10 questions for Lynn Neary
What was your inspiration for this book?
Each summer, Oxford University Press USA and Bryant Park in New York City partner for their summer reading series Word for Word Book Club. The Bryant Park Reading Room offers free copies of book club selection while supply lasts, compliments of Oxford University Press, and guest speakers lead the group in discussion. On Tuesday 12 June, NPR arts correspondent Lynn Neary leads a discussion on Wuthering Heights.
I write radio stories inspired by books.
Where do you do your best writing?
At the office but I pace a lot during the writing process.
Which author do you wish had been your 7th grade English teacher?
Jane Austen. I think she would be fun.
What is your secret talent?
Wish I had one.
What is your favorite book?
So many! Recently I loved Cutting for Stone.
Who reads your first draft?
Do you prefer writing on a computer or longhand?
What book are you currently reading?
The Age of Desire by Jennie Fields, a novel about Edith Wharton.
What word or punctuation mark are you most guilty of overusing?
!!!!! Of course !!
If you weren’t a writer, what would you be?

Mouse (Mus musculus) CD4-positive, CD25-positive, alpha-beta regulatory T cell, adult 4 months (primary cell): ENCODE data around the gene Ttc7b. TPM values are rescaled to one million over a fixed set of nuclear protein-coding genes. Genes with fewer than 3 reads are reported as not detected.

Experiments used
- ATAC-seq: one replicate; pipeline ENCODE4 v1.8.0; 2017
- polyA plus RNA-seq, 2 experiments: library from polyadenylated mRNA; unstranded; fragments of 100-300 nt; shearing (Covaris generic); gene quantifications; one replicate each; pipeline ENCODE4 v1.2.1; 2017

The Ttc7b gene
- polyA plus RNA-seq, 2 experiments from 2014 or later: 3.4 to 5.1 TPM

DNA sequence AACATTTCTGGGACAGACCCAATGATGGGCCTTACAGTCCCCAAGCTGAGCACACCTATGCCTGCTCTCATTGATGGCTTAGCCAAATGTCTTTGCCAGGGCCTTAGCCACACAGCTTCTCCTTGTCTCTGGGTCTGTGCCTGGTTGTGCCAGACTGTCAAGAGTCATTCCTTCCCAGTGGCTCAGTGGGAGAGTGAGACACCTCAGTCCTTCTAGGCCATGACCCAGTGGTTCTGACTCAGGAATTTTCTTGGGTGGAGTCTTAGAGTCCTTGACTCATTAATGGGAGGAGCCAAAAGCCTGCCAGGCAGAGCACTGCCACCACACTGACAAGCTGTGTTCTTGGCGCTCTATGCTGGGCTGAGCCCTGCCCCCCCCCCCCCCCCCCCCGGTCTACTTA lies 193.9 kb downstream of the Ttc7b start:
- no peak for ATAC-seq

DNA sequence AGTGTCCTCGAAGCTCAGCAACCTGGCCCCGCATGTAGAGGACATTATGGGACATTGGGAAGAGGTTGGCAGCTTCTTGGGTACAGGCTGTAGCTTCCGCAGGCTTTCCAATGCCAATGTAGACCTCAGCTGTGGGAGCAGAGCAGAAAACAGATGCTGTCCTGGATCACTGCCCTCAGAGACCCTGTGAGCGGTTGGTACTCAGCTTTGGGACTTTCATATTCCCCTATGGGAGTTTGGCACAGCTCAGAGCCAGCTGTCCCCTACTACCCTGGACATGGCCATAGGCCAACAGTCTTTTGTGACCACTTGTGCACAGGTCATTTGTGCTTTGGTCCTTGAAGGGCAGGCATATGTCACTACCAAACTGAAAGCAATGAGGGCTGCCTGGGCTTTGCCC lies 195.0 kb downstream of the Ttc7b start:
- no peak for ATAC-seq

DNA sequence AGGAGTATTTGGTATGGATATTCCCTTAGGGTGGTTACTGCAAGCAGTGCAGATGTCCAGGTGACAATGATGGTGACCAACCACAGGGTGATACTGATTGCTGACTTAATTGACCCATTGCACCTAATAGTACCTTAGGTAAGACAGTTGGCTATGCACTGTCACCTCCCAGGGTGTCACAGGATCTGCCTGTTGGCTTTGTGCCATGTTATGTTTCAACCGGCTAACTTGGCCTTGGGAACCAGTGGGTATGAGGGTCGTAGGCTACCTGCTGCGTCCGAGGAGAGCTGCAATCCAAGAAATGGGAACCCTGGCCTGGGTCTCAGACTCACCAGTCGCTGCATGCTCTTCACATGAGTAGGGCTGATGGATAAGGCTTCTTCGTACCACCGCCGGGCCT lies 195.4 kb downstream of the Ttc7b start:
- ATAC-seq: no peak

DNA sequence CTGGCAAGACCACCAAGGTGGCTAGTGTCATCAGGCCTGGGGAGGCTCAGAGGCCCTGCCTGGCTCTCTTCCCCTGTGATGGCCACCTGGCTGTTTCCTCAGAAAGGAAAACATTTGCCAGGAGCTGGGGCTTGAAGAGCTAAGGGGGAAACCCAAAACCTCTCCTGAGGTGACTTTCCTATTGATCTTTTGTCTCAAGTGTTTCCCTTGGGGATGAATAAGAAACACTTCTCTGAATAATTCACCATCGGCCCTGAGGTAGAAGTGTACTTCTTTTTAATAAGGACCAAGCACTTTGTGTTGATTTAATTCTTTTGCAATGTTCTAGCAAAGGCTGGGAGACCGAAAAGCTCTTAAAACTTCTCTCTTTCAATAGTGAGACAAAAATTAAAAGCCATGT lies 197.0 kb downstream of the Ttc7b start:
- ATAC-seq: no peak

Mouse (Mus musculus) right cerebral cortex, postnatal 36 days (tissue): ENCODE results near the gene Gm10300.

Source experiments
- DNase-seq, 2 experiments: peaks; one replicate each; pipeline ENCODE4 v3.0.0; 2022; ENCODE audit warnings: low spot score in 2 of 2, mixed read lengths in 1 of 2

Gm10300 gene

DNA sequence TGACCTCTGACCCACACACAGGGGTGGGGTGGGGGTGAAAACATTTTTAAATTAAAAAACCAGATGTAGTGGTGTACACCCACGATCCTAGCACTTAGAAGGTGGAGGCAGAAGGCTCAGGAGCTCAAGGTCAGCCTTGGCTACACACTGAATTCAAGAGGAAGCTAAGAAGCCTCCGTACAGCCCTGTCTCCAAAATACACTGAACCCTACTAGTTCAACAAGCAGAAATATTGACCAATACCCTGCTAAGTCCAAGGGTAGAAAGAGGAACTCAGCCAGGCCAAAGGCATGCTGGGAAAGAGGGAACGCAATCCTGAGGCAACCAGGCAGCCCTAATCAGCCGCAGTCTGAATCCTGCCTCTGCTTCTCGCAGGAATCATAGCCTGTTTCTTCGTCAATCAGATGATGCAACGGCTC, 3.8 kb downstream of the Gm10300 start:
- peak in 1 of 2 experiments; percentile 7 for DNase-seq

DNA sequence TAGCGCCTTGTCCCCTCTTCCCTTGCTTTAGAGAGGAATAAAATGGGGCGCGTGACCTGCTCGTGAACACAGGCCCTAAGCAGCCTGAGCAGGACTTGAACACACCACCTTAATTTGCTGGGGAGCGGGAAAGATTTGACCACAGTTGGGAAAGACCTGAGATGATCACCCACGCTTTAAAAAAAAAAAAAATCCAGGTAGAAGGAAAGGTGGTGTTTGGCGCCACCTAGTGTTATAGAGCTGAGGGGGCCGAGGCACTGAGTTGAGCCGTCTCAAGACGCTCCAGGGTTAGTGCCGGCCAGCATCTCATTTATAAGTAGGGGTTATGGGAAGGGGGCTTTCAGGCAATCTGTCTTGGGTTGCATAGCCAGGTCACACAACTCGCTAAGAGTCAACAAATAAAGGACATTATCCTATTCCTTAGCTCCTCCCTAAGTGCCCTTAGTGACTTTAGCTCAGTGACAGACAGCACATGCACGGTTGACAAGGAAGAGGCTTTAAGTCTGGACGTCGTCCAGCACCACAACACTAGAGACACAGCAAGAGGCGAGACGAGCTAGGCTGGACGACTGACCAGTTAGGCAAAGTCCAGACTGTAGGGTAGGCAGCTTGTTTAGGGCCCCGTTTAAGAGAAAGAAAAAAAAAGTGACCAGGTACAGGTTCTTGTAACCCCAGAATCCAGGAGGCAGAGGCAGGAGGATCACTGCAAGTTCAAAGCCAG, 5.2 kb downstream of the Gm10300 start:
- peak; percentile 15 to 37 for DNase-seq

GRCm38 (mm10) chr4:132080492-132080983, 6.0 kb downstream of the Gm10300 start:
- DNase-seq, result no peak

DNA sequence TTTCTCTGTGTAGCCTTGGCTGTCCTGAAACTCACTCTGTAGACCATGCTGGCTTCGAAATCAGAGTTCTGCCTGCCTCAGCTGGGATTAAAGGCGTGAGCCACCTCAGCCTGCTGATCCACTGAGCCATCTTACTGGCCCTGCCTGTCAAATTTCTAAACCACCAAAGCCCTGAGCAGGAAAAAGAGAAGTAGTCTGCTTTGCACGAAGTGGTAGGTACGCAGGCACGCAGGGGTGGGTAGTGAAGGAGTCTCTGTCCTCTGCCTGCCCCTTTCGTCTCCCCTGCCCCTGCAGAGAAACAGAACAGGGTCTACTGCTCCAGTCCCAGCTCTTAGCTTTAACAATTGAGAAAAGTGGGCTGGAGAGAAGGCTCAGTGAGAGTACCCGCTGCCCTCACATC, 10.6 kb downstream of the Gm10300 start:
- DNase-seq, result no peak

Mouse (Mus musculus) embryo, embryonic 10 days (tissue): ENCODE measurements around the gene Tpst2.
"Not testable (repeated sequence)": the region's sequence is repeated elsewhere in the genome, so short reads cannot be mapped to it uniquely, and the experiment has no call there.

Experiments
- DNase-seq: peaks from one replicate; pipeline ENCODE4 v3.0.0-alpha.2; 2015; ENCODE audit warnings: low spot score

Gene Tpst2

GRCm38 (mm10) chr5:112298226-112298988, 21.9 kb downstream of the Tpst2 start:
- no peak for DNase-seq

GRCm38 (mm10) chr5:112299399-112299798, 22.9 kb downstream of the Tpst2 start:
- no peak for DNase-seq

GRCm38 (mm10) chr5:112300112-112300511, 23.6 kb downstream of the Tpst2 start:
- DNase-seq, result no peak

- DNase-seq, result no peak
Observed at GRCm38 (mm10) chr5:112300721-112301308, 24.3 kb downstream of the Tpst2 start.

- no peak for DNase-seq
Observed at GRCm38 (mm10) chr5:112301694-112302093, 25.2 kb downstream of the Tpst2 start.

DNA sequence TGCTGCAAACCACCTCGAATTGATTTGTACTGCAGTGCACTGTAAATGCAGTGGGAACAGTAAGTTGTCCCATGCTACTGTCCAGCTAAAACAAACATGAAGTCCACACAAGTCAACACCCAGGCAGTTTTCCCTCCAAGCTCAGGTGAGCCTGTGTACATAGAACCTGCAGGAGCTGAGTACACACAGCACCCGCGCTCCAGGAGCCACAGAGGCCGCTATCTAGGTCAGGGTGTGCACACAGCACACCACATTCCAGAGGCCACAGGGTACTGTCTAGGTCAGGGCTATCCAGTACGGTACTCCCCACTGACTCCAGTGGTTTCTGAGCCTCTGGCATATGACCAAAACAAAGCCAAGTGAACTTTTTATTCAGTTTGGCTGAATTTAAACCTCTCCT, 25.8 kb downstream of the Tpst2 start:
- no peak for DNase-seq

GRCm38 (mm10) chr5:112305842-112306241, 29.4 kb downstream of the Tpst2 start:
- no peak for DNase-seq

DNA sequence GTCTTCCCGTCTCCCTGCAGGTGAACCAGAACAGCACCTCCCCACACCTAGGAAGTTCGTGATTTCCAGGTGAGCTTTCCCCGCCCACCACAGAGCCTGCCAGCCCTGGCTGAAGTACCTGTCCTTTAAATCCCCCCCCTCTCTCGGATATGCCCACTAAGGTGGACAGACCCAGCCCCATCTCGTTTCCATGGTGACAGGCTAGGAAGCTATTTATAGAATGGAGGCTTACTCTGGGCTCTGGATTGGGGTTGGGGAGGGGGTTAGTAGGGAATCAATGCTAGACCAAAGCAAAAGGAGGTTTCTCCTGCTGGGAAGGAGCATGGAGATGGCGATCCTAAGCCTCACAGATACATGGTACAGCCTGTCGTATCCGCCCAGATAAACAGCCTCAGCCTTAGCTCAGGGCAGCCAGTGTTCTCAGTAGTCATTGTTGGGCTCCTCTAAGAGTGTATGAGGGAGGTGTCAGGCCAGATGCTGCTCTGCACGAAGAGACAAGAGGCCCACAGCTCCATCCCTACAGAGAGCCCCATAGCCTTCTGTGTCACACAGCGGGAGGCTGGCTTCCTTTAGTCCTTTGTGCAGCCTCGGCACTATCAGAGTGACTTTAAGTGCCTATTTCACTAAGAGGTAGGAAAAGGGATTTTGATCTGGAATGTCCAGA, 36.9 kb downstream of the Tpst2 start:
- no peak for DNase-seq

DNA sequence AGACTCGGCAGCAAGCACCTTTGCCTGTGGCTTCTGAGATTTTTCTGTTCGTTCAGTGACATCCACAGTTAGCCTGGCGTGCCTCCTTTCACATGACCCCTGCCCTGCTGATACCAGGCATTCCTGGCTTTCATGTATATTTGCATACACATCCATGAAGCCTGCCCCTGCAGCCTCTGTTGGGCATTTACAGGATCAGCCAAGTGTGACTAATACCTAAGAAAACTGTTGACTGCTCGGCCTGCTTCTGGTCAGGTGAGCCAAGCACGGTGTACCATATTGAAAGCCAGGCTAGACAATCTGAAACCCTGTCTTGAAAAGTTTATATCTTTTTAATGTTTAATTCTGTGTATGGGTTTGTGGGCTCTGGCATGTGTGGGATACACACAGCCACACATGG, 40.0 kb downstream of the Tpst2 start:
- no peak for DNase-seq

Lynn Neary is an NPR arts correspondent and a frequent guest host often heard on Morning Edition, Weekend Edition and Talk of the Nation. In her role on the Arts desk, Neary reports on an industry in transition as publishing moves into the digital age. As she covers books and publishing, she relishes the opportunity to interview many of her favorite authors from Barbara Kingsolver to Ian McKewan. Arriving at NPR in 1982, Neary spent two years working as a newscaster during Morning Edition. Then, for the next eight years, Neary was the host of Weekend All Things Considered. In 1992, she joined the cultural desk to develop NPR’s first religion beat. As religion correspondent, Neary covered the country’s diverse religious landscape and the politics of the religious right. Over the years Neary has won numerous prestigious awards including the Robert F. Kennedy Journalism award, the Corporation for Public Broadcasting Gold Award, an Ohio State Award, an Association of Women in Radio and Television Award and the Gabriel award. For her reporting on the role of religion in the debate over welfare reform, Neary shared in NPR’s 1996 Alfred I. duPont-Columbia University Silver Baton Award. A Fordham University graduate with a Bachelor of Arts in English, Neary thinks she has the ideal job and suspects she is the envy of English majors everywhere.